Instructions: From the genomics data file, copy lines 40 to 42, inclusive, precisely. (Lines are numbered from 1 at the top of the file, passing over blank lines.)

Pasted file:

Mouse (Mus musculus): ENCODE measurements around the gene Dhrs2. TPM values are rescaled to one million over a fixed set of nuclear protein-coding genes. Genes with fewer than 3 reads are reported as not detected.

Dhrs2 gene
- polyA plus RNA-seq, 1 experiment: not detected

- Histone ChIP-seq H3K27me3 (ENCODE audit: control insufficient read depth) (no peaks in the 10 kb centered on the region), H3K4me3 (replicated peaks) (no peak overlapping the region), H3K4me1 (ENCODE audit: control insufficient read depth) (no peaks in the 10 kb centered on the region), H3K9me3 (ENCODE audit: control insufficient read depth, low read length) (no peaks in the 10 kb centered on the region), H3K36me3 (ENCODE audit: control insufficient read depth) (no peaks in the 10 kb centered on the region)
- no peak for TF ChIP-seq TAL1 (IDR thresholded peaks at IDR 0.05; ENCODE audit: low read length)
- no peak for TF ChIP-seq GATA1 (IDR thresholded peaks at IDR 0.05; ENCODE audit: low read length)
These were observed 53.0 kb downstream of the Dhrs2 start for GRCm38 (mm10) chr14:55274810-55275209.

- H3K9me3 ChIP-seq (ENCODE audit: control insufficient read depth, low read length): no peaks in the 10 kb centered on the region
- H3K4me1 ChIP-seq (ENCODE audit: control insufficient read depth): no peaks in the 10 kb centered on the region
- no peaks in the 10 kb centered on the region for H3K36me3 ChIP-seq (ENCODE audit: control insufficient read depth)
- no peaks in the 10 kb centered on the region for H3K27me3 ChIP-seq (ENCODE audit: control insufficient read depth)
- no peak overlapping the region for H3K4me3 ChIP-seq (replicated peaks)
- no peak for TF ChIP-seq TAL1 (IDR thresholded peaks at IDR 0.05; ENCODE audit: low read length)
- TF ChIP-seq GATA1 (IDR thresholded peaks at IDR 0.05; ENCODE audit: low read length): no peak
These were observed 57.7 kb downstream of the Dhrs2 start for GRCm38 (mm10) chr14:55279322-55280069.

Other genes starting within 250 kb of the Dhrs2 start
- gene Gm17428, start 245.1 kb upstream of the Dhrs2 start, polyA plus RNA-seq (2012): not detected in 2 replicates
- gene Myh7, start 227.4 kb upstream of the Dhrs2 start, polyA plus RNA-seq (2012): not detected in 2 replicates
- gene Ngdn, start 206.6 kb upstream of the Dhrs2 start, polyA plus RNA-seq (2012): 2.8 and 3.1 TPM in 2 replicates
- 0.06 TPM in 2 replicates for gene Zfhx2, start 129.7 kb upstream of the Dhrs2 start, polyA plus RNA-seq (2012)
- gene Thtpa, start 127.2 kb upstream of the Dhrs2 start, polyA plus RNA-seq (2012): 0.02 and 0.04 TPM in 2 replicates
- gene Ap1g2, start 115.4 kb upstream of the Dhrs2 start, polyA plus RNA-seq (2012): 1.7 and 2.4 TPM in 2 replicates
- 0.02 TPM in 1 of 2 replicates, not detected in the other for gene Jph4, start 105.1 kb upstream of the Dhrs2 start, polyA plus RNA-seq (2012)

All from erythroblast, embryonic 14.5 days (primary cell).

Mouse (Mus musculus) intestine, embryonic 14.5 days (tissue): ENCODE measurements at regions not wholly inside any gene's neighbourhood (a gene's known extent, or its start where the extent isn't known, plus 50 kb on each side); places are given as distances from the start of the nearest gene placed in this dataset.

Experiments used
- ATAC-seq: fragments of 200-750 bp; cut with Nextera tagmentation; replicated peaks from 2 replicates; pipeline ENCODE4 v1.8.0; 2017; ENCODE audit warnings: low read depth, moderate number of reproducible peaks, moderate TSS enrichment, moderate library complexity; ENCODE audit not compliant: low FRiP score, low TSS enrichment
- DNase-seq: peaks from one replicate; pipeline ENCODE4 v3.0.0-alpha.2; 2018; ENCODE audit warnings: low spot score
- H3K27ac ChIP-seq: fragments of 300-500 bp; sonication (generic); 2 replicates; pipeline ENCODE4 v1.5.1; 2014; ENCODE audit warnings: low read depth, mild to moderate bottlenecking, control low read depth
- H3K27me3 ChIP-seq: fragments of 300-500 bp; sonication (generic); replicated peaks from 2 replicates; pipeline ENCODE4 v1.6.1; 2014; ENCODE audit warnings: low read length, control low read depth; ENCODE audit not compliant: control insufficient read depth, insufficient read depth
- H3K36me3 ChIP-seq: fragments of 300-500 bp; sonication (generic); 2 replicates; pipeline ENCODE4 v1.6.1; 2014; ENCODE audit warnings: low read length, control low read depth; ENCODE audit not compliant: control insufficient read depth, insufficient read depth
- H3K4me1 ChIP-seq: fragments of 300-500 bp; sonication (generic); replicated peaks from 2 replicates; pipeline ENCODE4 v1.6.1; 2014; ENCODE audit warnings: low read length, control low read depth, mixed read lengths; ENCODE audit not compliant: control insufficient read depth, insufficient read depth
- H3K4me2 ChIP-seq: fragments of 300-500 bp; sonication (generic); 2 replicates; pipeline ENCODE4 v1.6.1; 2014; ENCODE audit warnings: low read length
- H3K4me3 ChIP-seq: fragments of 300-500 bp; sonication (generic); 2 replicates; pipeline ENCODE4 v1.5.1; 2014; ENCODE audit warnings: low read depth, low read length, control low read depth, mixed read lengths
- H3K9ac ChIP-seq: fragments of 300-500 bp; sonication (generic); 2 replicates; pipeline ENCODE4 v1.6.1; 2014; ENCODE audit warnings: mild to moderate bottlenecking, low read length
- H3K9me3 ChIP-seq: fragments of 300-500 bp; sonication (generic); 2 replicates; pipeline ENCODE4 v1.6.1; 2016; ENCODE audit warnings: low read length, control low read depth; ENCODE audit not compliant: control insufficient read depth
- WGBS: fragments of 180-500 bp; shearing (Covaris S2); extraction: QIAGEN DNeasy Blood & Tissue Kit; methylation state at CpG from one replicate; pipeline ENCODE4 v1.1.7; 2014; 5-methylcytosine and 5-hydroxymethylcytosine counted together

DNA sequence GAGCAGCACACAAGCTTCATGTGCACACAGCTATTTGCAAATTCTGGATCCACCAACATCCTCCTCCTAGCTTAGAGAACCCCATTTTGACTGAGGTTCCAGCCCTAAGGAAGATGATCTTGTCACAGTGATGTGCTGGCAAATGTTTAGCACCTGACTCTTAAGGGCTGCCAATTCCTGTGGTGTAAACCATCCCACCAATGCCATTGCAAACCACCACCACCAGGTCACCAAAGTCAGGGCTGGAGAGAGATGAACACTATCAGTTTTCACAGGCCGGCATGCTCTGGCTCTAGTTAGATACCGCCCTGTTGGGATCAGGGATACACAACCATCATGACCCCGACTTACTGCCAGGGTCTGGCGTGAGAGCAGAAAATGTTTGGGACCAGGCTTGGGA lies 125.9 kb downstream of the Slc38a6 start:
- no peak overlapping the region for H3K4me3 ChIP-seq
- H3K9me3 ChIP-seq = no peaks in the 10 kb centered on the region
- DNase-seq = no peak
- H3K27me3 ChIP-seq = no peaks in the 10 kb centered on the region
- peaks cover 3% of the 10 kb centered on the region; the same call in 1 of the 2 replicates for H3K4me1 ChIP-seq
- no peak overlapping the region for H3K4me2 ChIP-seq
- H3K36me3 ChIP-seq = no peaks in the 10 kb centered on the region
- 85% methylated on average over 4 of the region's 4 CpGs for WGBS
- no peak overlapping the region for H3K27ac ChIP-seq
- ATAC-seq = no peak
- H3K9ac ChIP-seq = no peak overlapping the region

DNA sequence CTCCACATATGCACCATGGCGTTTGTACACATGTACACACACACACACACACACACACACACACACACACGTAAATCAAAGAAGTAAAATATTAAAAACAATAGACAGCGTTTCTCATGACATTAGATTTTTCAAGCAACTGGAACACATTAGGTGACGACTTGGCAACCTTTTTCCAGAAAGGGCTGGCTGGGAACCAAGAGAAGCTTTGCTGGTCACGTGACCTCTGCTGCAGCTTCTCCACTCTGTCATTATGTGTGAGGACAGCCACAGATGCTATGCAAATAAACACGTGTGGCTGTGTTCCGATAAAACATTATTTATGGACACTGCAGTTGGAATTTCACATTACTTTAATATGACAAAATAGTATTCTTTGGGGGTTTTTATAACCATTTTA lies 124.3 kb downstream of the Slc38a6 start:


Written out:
- H3K9me3 ChIP-seq = no peaks in the 10 kb centered on the region
- DNase-seq = no peak
- H3K27me3 ChIP-seq = no peaks in the 10 kb centered on the region